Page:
New Amsterdam (2018–…): Season 2, Episode 15 - Double Blind - full transcript

When tasked with turning the Opioid epidemic around, Max shuts down the ED and proposes a massive change. Meanwhile, Sharpe goes great lengths to prove a point.

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*NEW AMSTERDAM (2018)*
Season 02 Episode 15
Episode Title: "Double Blind"

Oh...

- Morning.
- Morning.

So you know Evie's taken a job
in San Francisco.

- I do.
- Yeah, and, um,

seeing as we're, uh,
gonna get married soon...

Mm-hmm.
You're leaving.



- Yeah.
- Yeah.

Um, I really didn't have
a choice here, Max.

I'll help you fill
the position, of course.

You know,
sort through resumes.

Not necessary.
Congrats.

Tonight's the big night
isn't it... dinner with mom?

Oh, God, thank you
for the reminder.

You know why
she reached out to you?

Well, because she is sober
this week

and wants to make amends
for the thousandth time.

I'm only going
because I like the restaurant.

Holland.

I know, I know.

I was really hoping

I wouldn't see you
back here again.

Yeah.

Now I have to send you home.

I just misjudged the dose.
I'm not gonna OD again.

- Can someone help us?
- On it.

I'm already taking less
than I was before,

and I have a whole new plan.
Okay, we talked about this.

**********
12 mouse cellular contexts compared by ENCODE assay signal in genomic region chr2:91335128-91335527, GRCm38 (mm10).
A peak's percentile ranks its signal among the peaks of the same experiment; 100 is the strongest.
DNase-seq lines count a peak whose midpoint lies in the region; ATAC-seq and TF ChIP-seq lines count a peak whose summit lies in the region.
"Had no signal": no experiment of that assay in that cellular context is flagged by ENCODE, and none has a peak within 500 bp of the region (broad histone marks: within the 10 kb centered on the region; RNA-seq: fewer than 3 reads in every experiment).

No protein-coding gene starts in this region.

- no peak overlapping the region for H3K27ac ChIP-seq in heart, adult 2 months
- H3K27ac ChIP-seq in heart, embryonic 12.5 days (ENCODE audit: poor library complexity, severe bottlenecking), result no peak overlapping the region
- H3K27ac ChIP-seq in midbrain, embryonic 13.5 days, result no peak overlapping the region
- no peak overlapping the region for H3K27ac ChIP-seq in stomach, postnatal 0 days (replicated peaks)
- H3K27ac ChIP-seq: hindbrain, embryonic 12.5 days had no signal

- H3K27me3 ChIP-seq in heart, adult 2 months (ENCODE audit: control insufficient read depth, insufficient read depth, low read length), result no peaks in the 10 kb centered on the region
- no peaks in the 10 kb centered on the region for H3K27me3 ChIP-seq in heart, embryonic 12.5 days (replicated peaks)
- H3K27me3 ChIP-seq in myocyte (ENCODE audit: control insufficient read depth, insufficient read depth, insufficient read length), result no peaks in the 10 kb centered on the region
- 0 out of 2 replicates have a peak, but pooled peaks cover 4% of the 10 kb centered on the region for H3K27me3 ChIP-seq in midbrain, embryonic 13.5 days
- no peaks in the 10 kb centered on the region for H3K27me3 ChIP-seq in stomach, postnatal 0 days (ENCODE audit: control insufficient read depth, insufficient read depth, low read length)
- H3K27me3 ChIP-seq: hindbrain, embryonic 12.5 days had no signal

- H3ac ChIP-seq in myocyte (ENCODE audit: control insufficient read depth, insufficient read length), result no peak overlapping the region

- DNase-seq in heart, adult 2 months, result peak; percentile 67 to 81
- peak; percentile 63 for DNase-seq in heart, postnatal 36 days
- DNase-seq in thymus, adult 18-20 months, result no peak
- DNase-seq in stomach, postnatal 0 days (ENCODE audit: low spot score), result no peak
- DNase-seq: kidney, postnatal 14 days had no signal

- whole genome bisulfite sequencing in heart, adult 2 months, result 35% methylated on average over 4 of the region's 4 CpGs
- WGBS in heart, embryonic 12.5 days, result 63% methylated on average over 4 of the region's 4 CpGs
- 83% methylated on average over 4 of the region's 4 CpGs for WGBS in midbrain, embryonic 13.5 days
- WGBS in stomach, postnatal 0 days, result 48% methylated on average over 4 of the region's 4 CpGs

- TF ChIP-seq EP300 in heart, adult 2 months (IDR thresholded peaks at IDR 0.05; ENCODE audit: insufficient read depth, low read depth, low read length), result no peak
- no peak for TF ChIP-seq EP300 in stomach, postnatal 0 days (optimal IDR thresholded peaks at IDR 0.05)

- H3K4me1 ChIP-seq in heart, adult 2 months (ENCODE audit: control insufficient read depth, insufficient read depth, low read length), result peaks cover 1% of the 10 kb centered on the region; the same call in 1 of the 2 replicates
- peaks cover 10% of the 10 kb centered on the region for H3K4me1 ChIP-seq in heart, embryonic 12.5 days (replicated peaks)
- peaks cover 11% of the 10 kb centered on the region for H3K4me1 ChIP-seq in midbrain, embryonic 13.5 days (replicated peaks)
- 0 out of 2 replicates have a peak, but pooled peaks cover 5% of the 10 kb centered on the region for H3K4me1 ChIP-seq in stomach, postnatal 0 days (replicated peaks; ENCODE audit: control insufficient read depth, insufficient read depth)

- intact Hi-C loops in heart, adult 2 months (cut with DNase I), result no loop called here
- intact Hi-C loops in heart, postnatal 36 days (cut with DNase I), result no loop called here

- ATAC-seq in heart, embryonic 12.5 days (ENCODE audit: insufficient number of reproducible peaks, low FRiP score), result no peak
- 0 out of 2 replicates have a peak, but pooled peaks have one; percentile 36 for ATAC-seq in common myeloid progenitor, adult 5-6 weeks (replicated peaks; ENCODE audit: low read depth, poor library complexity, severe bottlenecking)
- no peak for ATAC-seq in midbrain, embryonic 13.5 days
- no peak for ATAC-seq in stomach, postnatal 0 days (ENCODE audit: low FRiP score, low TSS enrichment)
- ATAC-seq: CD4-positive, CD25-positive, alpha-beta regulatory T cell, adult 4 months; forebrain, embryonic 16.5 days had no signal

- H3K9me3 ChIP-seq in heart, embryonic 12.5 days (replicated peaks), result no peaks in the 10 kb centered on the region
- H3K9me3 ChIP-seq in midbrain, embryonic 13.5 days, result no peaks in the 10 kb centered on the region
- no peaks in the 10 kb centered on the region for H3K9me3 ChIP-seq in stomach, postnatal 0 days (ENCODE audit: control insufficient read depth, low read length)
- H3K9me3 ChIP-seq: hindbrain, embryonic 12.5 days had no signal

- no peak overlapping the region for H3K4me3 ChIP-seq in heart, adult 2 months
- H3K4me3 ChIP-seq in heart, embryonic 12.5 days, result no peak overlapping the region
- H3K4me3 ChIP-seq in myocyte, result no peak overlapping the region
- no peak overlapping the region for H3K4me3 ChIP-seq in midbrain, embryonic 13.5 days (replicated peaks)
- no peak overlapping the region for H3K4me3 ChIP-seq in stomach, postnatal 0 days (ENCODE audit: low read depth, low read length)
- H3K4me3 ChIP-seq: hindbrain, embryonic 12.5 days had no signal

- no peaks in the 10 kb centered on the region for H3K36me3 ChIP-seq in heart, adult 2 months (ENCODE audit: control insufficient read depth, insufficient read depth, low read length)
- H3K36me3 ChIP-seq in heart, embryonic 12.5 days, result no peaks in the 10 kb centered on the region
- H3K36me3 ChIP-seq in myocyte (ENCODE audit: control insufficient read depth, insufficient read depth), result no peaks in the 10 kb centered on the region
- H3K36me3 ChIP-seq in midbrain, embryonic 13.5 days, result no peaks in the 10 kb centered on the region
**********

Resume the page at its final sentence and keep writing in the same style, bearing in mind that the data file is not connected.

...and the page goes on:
Addiction is not something
that you can tackle alone.

You need support.

Trust me.

I know the dance all too well.

Please.

Lauren?

Valentina?
Do you have a minute to chat?

Sure, I'm just late
for a meeting.

I saw Fatima Abassi
yesterday.

Her eyes were glazed.
She mumbling to herself.

I'm just curious if any other
patients in your trial

had these symptoms.
What are you suggesting?

- Nothing.
- I'm just concerned.

When she was receiving
traditional chemotherapy...

She's no longer
your patient.

- Understood.
- But I care about her...

Under the guise of concern
you're implying that

I'm withholding my drug's side
effects to protect my trial.

Right?

Stay in your lane.
I have a department to run.

Altered mental state.
Diaphoresis.

I must say
your husband's symptoms

are rather confounding,
but they are not from

stroke
or dementia.

Our tests have ruled out

liver failure, diabetes,
and drug ingestion.

He's never taken a drug
in his life.

- What about alcohol?
- Joe doesn't drink.

Are you certain?

Sweating, delirium...
Could be alcohol withdrawal.

Yes.
I'm certain.

I've lived with the man
over 40 years.

Okay,
based on Joe's symptoms,

I'd like to start him
on high-dose benzos.

And when he recovers, perhaps
we will all know him better.

- A sip?